Meanwhile the LSU Tigers were edging Mississippi 58-53, for their fifth consecutive win. They are safely into the big dance with a record of 11-4 in conference play, 18-8 overall. Considering that they had four losses in non-conference play (to West Virginia 84-69, Southern Mississippi 88-84, Houston 81-72, and Utah 69-55), it has been a big turnaround. Their only conference losses have all been on the road: Alabama (73-58), Kentucky (89-58), Tennessee (77-55), and Arkansas (65-62). Their conference road wins are at Georgia (95-79), Mississippi State (80-72), Auburn (77-64), and Mississippi. At home the Tigers have defeated South Carolina (79-64), Arkansas (66-63), Mississippi (70-60), Mississippi State (69-62), Auburn (90-69), Florida (77-72) and Alabama (61-59).
50-year old John Brady is in his eighth year as coach of the Tigers. He took over at a time when the basketball situation at LSU was grim because of NCAA penalties incurred because of previous transgressions, and for years he had to work with a reduced number of scholarhips. His record is now 138-100, remarkable considering the circumstances. In 1999-2000 his team had a 28-6 record, best in the SEC that year, and the Tigers made it to the Sweet 16. 2005 will mark LSU's third NCAA appearance under Brady.
Brady, who replaced long-serving Dale Brown, arrived at LSU without fanfare. He had been head coach for six years at Samford University, compiling a decent but not sensational record of 89-77. A native of McComb, Miss. and a graduate of Belhaven College, he had earlier served nine years as an assistant coach at Mississippi State under Bob Boyd and Richard Williams, after a seven-year stint at Crowley, La. High School.
Since the departure of 6-8 sophomore Regis Koundjia after the first six games of the season, Brady has relied almost entirely on just eight scholarship players. Fortunately for the team, there have been no major injuries and all but one of the eight has appeared in every game. Three walk-ons-- 6-10 junior Paul Wolfert, 6-3 junior Josh Maravich, and 6-0 freshman David Fleshman-- see very limited duty.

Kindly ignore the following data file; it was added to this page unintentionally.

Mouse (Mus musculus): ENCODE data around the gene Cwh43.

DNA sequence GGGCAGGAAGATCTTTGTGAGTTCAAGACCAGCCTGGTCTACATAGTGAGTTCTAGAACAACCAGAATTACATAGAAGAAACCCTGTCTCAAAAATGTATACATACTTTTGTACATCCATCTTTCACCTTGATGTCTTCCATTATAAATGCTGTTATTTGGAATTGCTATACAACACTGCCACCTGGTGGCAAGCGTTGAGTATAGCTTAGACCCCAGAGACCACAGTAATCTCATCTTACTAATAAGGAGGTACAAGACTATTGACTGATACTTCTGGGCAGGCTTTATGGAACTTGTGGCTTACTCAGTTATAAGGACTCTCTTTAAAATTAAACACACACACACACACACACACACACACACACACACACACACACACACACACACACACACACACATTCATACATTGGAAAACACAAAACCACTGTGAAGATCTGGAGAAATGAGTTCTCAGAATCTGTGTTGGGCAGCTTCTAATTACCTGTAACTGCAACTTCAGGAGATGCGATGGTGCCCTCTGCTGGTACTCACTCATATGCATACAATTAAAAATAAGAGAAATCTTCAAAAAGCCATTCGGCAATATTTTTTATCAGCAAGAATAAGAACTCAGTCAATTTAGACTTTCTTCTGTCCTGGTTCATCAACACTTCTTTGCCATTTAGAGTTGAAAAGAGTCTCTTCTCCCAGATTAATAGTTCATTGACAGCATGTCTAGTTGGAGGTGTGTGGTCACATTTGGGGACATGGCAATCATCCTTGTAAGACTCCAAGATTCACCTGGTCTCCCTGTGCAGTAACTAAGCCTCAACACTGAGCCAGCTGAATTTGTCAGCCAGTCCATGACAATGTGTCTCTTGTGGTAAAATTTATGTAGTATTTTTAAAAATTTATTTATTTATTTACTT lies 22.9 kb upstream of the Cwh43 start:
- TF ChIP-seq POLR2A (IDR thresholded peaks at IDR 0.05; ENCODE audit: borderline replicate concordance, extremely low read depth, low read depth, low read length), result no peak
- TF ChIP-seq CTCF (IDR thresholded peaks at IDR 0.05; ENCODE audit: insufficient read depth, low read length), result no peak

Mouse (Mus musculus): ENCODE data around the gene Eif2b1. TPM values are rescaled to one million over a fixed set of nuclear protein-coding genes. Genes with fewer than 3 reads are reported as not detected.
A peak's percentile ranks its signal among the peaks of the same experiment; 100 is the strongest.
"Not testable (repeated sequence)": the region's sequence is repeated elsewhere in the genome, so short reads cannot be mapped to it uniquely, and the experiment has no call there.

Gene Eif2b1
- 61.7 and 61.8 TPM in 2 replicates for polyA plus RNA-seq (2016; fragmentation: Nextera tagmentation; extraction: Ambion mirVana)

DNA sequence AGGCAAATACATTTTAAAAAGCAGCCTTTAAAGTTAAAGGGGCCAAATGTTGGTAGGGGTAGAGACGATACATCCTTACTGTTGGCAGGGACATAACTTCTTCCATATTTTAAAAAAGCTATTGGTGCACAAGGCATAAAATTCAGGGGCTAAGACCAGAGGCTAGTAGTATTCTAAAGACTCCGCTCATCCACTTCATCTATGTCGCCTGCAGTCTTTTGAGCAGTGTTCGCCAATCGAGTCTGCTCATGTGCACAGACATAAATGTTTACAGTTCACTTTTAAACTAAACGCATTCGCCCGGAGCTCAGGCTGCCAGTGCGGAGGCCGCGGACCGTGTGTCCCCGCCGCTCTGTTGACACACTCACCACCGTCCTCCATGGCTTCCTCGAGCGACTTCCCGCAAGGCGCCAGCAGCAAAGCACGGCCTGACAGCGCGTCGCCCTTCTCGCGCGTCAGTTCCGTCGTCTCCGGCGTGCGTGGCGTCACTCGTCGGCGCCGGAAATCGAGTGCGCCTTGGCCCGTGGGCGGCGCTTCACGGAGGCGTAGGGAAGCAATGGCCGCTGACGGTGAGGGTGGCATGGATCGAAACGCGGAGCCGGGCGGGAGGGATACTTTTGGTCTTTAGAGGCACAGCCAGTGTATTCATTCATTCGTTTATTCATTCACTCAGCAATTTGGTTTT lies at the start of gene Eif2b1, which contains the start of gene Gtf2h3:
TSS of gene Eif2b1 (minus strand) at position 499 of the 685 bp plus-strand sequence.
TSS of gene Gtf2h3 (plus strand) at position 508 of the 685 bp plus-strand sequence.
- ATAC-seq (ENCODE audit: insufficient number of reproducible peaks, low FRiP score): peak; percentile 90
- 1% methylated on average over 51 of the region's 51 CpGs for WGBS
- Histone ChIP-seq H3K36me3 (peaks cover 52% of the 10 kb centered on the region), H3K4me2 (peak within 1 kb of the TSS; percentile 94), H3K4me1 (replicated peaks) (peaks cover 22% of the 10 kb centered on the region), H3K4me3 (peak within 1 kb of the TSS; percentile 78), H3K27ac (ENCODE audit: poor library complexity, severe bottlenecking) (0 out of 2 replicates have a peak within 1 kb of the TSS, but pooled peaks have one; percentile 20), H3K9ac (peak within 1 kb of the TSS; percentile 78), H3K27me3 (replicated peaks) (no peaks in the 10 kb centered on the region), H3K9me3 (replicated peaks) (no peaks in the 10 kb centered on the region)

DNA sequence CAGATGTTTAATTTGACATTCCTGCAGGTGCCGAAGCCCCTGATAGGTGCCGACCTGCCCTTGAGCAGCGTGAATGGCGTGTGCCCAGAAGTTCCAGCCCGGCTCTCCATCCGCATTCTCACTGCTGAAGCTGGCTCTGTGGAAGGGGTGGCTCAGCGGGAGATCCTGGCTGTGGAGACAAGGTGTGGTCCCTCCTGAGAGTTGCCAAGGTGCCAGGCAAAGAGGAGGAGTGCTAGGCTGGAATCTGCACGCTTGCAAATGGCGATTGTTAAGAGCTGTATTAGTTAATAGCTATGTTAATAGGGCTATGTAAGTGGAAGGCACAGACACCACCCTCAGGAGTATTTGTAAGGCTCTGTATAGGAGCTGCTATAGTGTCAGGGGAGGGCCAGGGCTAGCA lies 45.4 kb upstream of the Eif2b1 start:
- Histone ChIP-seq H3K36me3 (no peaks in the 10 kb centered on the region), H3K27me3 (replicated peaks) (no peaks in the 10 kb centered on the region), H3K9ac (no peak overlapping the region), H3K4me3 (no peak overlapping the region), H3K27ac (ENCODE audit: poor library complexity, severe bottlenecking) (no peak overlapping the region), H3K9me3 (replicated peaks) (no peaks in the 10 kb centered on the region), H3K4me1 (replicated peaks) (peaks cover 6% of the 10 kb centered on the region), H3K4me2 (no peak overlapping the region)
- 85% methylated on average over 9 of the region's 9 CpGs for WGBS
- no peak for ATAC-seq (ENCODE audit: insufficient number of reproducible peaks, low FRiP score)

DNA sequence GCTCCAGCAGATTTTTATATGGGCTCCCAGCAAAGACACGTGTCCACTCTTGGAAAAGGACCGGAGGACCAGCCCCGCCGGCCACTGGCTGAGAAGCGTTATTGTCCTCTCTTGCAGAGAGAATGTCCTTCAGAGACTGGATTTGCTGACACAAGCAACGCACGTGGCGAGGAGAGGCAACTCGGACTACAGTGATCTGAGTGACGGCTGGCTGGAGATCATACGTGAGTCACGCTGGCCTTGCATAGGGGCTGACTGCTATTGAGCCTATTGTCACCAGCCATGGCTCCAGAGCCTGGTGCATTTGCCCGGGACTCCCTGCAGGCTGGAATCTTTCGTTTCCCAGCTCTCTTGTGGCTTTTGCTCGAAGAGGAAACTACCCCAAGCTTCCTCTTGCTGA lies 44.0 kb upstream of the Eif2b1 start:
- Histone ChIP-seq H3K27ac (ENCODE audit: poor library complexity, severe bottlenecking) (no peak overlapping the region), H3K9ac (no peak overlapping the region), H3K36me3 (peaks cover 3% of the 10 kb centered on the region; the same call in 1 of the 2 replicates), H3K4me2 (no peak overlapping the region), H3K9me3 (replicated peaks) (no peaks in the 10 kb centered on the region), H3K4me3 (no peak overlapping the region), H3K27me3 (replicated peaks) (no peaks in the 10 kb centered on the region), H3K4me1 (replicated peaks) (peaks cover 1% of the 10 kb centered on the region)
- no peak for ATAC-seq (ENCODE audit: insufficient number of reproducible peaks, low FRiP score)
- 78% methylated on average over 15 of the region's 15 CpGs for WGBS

The leading scorer and star of the team is 6-8 sophomore Brandon Bass (AP photo by Phil Sandlin), a likely all-conference selection. The 250-pound Bass is scoring 17.4 ppg and is the number two rebounder (8.6 per game). He also blocks nearly two shots per game and even hits the occasional three, although he operates mainly near the basket. In his five most recent games, he has scored 21, 27, 15, 22, and 13 points, and against Mississippi State pulled down 17 rebounds.
The most noticeable player is 6-9 Glen Davis, a massive 310-pound freshman who eats up space beneath the basket. He is scoring 13.1 ppg and leads the team in rebounds with 8.8 grabs per game. With so much weight, Davis doesn't get off the ground very well, but he does get up and down the floor with surprising speed. He is a cinch for the conference all-freshman team.
5-11 sophomore point guard Tack Minor (11.0 ppg) has settled down considerably this season, and his assist/turnover ratio is now a respectable 5.0/3.5. He has blazing speed and quickness, always a threat to drive to the basket, and is a fairly good outside shooting threat (30.9% of threes made). He plays about 30 minutes per game, and gets help from steady 6-2 senior Xavier Whipple (2.1 ppg), who has a better than 2:1 ratio on assists/turnovers.
6-6 senior Antonio Hudson averages 36 minutes per game and scores 12.2 ppg. Sometimes he tends to be overlooked, but he is a good outside threat (36.9% on three-point attempts), and also gets 3.3 rebounds per game. Before the season began, Brady said that he needed consistency from Hudson, and he has gotten that.
The main outside scoring threat on the team is 5-11 shooting guard Darrel Mitchell, who is the number two scorer (13.4 ppg). Mitchell averages six threes per game, hitting on 37.6% of them, and is the team's best free-throw shooter (83.5%). He leads the team in steals with about two per game.
Two useful reserves are 6-9 sophomore Ross Neltner and 6-8 sophomore Darnell Lazare. Neltner (2.8 ppg) plays more and recently hit the winning shot against Alabama. He is also a good rebounder. Lazare (2.0 ppg) gives seven or eight minutes of relief to the big men.
A look at team statistics suggests that LSU is a better offensive than defensive team. The Tigers rank second in the conference in shooting percentage and free throw shooting and fourth in points scored per game. They are third in assist/turnover ratio and assists, fourth in rebounding margin, sixth in shots blocked, and seventh in both field goal shooting and percent of three-pointers made. They rate lowest in three-point defense (12th), field goal defense (8th), and points allowed (11th).
This is a game that Vanderbilt could win if the Commodores are able to take advantage of LSU's weakness in defending the three. They are likely to get drubbed on the backboards, and will have a lot of trouble stopping Bass and Davis from getting put-backs and scoring underneath. A victory will allow LSU to at least share the championship of the Western Division, or take it outright if they win and Alabama loses at Mississippi State on Saturday. LSU is picked here to win by five to eight points.